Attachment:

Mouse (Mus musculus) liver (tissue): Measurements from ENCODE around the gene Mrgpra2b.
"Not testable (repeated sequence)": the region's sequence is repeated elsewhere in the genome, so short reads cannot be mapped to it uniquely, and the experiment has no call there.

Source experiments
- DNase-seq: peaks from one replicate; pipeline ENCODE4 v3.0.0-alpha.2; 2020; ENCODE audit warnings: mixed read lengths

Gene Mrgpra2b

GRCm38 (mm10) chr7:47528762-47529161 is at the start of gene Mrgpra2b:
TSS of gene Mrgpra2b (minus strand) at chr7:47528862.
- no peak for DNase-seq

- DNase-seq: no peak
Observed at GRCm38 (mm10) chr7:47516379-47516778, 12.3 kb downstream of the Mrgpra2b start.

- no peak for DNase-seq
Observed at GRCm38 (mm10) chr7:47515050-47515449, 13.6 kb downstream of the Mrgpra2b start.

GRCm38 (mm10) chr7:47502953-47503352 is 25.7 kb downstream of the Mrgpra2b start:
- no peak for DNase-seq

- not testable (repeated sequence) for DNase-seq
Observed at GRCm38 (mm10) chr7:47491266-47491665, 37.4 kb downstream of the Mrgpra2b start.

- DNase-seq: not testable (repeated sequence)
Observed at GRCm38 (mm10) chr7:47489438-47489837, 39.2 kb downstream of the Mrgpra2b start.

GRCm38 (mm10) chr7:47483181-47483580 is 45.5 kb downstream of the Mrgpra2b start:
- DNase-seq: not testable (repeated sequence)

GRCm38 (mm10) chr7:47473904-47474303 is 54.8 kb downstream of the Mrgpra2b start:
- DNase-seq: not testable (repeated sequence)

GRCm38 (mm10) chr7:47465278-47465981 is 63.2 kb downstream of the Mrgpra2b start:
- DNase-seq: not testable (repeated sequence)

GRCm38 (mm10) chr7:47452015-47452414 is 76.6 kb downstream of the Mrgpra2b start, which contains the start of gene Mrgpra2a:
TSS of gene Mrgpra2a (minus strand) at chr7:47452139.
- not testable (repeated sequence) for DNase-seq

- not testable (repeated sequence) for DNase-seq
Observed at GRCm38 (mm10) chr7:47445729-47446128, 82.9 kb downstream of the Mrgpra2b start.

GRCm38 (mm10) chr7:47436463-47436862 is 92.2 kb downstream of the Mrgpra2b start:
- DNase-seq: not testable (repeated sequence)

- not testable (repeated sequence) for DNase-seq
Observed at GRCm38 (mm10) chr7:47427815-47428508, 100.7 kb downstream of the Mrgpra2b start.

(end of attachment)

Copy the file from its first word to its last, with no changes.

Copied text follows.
Mouse (Mus musculus) liver (tissue): Measurements from ENCODE around the gene Mrgpra2b.
"Not testable (repeated sequence)": the region's sequence is repeated elsewhere in the genome, so short reads cannot be mapped to it uniquely, and the experiment has no call there.

Source experiments
- DNase-seq: peaks from one replicate; pipeline ENCODE4 v3.0.0-alpha.2; 2020; ENCODE audit warnings: mixed read lengths

Gene Mrgpra2b

GRCm38 (mm10) chr7:47528762-47529161 is at the start of gene Mrgpra2b:
TSS of gene Mrgpra2b (minus strand) at chr7:47528862.
- no peak for DNase-seq

- DNase-seq: no peak
Observed at GRCm38 (mm10) chr7:47516379-47516778, 12.3 kb downstream of the Mrgpra2b start.

- no peak for DNase-seq
Observed at GRCm38 (mm10) chr7:47515050-47515449, 13.6 kb downstream of the Mrgpra2b start.

GRCm38 (mm10) chr7:47502953-47503352 is 25.7 kb downstream of the Mrgpra2b start:
- no peak for DNase-seq

- not testable (repeated sequence) for DNase-seq
Observed at GRCm38 (mm10) chr7:47491266-47491665, 37.4 kb downstream of the Mrgpra2b start.

- DNase-seq: not testable (repeated sequence)
Observed at GRCm38 (mm10) chr7:47489438-47489837, 39.2 kb downstream of the Mrgpra2b start.

GRCm38 (mm10) chr7:47483181-47483580 is 45.5 kb downstream of the Mrgpra2b start:
- DNase-seq: not testable (repeated sequence)

GRCm38 (mm10) chr7:47473904-47474303 is 54.8 kb downstream of the Mrgpra2b start:
- DNase-seq: not testable (repeated sequence)

GRCm38 (mm10) chr7:47465278-47465981 is 63.2 kb downstream of the Mrgpra2b start:
- DNase-seq: not testable (repeated sequence)

GRCm38 (mm10) chr7:47452015-47452414 is 76.6 kb downstream of the Mrgpra2b start, which contains the start of gene Mrgpra2a:
TSS of gene Mrgpra2a (minus strand) at chr7:47452139.
- not testable (repeated sequence) for DNase-seq

- not testable (repeated sequence) for DNase-seq
Observed at GRCm38 (mm10) chr7:47445729-47446128, 82.9 kb downstream of the Mrgpra2b start.

GRCm38 (mm10) chr7:47436463-47436862 is 92.2 kb downstream of the Mrgpra2b start:
- DNase-seq: not testable (repeated sequence)

- not testable (repeated sequence) for DNase-seq
Observed at GRCm38 (mm10) chr7:47427815-47428508, 100.7 kb downstream of the Mrgpra2b start.